Formalism and the Gothic Revival Among Evangelical Protestants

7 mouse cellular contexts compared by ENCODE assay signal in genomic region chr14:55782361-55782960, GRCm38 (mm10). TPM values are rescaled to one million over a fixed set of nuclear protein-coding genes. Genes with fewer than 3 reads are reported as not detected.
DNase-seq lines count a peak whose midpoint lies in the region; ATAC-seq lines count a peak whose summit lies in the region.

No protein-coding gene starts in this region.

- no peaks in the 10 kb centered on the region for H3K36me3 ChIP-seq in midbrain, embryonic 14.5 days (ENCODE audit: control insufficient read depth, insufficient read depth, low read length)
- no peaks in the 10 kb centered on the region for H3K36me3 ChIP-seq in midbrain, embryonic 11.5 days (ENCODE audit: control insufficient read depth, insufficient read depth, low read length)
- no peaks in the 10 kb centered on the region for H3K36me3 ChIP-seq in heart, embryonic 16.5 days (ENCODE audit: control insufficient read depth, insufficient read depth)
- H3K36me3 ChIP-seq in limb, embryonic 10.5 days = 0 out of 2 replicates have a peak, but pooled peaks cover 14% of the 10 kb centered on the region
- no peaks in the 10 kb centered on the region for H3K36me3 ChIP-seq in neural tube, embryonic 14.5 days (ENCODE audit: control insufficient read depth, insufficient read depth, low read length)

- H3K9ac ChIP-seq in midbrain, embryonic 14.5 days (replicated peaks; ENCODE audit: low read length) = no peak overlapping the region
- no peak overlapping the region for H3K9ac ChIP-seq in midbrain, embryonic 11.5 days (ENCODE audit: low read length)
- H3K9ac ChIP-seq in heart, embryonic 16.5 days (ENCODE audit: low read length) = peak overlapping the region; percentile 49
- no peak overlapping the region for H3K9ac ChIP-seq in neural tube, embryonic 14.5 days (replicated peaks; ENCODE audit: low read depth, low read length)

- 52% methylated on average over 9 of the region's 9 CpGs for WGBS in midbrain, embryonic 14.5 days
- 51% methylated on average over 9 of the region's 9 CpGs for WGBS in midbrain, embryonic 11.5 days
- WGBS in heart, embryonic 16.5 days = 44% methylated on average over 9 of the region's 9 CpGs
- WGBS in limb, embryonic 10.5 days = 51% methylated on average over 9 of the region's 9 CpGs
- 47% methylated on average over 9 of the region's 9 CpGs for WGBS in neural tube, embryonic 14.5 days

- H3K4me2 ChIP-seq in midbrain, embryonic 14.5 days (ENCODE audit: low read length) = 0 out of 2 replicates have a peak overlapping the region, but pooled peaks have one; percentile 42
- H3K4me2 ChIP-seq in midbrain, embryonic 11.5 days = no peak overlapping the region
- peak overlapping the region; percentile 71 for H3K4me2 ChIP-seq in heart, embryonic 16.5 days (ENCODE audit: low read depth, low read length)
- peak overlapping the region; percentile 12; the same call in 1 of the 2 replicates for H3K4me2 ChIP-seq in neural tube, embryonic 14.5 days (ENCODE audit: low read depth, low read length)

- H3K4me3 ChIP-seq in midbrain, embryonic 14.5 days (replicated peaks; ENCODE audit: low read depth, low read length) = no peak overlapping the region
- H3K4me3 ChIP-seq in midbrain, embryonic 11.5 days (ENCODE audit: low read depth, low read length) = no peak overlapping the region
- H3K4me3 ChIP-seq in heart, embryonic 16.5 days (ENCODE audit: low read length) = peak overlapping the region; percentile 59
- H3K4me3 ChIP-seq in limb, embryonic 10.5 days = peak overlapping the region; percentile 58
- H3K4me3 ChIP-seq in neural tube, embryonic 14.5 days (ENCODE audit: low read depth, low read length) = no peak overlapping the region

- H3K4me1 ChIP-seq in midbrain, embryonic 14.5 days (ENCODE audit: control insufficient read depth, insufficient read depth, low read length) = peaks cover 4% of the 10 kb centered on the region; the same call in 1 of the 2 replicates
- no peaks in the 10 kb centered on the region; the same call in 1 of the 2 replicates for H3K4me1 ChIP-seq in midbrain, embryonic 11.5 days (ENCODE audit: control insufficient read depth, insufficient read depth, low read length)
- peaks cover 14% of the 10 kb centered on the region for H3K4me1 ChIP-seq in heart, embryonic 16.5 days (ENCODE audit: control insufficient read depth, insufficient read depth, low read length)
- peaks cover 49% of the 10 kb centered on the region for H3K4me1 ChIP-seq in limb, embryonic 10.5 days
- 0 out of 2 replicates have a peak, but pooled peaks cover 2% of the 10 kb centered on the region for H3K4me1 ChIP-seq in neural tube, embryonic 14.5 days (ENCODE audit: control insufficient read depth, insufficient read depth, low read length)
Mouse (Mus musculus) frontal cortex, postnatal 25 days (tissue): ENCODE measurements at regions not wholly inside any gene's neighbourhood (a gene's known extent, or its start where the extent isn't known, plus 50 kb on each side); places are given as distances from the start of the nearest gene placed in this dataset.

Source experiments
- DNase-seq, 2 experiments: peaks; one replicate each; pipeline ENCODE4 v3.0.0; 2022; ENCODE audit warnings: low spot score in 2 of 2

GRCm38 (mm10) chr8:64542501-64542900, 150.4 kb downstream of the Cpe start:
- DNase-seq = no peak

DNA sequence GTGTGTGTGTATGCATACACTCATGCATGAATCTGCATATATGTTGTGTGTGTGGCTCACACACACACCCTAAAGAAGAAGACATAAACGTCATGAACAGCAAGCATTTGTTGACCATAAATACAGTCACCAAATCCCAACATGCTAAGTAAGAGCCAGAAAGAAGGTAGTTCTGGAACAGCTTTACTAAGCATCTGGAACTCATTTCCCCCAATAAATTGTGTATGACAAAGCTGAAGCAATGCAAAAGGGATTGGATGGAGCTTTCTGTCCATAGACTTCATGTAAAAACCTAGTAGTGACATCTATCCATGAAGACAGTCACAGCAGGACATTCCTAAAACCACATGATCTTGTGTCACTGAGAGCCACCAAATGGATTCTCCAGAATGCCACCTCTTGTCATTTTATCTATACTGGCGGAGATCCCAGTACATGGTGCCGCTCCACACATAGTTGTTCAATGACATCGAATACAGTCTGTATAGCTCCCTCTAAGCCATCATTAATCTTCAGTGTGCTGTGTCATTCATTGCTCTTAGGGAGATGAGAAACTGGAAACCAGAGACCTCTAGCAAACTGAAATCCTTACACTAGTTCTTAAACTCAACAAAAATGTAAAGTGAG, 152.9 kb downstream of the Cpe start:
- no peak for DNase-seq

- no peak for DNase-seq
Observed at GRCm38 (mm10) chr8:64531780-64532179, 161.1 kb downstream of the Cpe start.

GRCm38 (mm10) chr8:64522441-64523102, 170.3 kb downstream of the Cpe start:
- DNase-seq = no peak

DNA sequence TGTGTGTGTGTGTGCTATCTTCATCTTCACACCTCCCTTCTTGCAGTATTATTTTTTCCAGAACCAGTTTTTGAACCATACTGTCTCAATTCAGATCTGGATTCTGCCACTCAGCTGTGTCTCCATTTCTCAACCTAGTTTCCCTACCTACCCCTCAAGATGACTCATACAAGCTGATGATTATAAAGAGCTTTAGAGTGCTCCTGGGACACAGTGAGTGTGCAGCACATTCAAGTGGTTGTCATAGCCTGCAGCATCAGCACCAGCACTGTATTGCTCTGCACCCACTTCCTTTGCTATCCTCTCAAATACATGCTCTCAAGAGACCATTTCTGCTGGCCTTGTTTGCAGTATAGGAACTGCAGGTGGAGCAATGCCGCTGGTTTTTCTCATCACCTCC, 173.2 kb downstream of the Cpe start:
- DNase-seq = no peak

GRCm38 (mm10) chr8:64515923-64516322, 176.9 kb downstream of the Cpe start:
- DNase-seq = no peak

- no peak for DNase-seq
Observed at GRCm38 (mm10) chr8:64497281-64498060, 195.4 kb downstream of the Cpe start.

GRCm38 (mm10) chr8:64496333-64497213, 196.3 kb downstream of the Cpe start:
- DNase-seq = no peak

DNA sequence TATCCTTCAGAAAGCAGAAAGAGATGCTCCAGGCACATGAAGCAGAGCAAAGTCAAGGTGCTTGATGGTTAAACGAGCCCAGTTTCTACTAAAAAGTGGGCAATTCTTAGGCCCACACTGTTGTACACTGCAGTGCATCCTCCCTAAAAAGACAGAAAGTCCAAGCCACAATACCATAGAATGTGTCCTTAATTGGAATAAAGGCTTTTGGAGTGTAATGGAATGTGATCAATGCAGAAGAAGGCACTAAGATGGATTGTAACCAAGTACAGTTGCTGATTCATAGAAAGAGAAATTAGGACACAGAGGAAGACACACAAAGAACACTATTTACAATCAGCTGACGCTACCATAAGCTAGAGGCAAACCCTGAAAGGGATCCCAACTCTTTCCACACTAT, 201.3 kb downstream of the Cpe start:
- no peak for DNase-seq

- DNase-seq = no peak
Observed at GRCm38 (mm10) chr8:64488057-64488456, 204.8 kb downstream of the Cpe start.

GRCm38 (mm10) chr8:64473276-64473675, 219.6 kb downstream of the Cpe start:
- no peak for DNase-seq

Despite its effectiveness for evangelical services, the theater‐like church did not become popular after its introduction in the 1830s; in fact, it was virtually ignored as evangelicals at mid‐century embraced High Church Gothic Revival architecture that was seemingly antithetical to their Low Church heritage. Investigating this paradox, this chapter asserts that the political turmoil aroused by the slavery issue led evangelicals to redirect their congregational activities away from revivalism and moral reform work (particularly abolitionism) and toward worship. Illustrating this trend is Ultraist abolitionist Lewis Tappan's indictment by the Broadway Tabernacle Church and the congregation's later efforts to foster cohesion among its politically disparate members by adopting worship as its primary mission. Such redirection of mission was one of several means of fostering cohesion or “Christian unity” among evangelical groups, the most visible of which was the widespread adoption of Gothic Revival architecture. Growing interest in liturgical formalism within the new churches also contributed to efforts to establish Christian unity in the context of political disruption.
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